There is a lot of discussion these days about “middle groups” of Asian Americans and Latinos being or becoming white as the country gets less and less white, and speculating about whether they will inflate the white group versus black Americans, who will remain at the bottom of the racial ladder and hierarchy with a few other darker skinned folks. This makes significant assumptions about Asian Americans, both collectively and as subgroups. Today, I was reading a provocative paper (“Critical Thoughts on Asian American Assimilation in the Whitening Literature”) by sociologist Nadia Kim, which is one of the very good places you can find a serious challenge to this “honorary whites” discussion of Asian Americans. I encourage you to take a look at her entire paper , but here are two concluding paragraphs:
Concerning the fate of the American racial landscape, this essay challenged the increasingly accepted sociological forecast that Asian Americans (and Latinos) are whitening or aligning with whites in a new black/non-black divide…. these studies do not incorporate the dimensions along which Asian Americans’ racial status depends, namely hierarchies of citizenship within a context of global inequalities (i.e., U.S.-Asian relations). As such, scholars need to address both the limits and dangers of Asian Americans’ high social class status and an American national identity as a cornerstone of whiteness. Methodologically, this essay questioned why the racial assimilation literature does not engage the qualitative and quantitative studies that directly investigate issues of racialized citizenship.
In her paper she questions the meanings put on certain data:
…. the data presented here problematized and contextualized three major predicates of the thesis on Asian Americans’ racial mobility: high socioeconomic status, high rates of intermarriage with whites and racial attitudes and ideology. Taken together, these arguments yield to a larger and more pressing point: the need to consider how white- American dominance has been secured for about 400 years by exercising racial power over all non-whites. Of the racial assimilation studies on Asian Americans, Bonilla-Silva (2002) and Gans (1999) acknowledge this larger project of racial hegemony. Both contend that lighter-skinned and higher class Asian Americans could, respectively, join an honorary white and residual category (while darker-skinned, lower income Asian ethnics would “blacken”). These “middle” Asian ethnics would thereby shore up white racial dominance by being politically palatable and serving as a buffer for black counter-movements, a purpose which “in between” groups have often served.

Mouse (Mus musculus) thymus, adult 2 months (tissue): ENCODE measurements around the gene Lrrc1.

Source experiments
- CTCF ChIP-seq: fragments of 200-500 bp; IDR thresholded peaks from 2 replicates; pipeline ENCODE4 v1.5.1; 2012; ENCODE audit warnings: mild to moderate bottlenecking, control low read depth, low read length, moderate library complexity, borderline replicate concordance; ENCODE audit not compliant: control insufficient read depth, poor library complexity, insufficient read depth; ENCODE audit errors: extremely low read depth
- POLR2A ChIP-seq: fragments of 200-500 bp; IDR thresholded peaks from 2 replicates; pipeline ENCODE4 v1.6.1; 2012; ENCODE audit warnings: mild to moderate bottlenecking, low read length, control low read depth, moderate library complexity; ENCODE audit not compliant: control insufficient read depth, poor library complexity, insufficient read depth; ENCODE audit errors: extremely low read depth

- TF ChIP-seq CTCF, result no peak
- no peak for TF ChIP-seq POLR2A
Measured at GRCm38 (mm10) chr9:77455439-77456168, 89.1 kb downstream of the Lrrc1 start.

While these studies should be applauded for their claims about tripartite models, they need also investigate, and act on, the specificity of Asian-American racialization – to take seriously the denial of social citizenship to Asian groups on a racial basis and to capture how it is linked to anti-black subordination and the racial system writ large. In other words, Asian and black Americans have been played off of one another, respectively, as “harder working than blacks” and “more American than Asians” and, at different points in time, “more like those blacks” (“Filipino brown brothers”) and “more like us.”
A key point implicit here is that whites – elite whites — in key US institutions run the show, including the racial hierarchy and the system of racial oppression. These whites control the oppression of Asian Americans in society, and the latter as white-imaged, as “foreign,” “unassimilable,” “nerdy-strange,” and/or “exotic,” are a long way from really being “white” in the persisting white racial frame in white minds, or the white-controlled racial hierarchy it rationalizes. Indeed, what one thing I take from Kim’s essay is that asking if they are becoming “honorary whites” often buys into the white-constructed “model minority” notions that are important in that white racial frame. Indeed, that is the wrong question.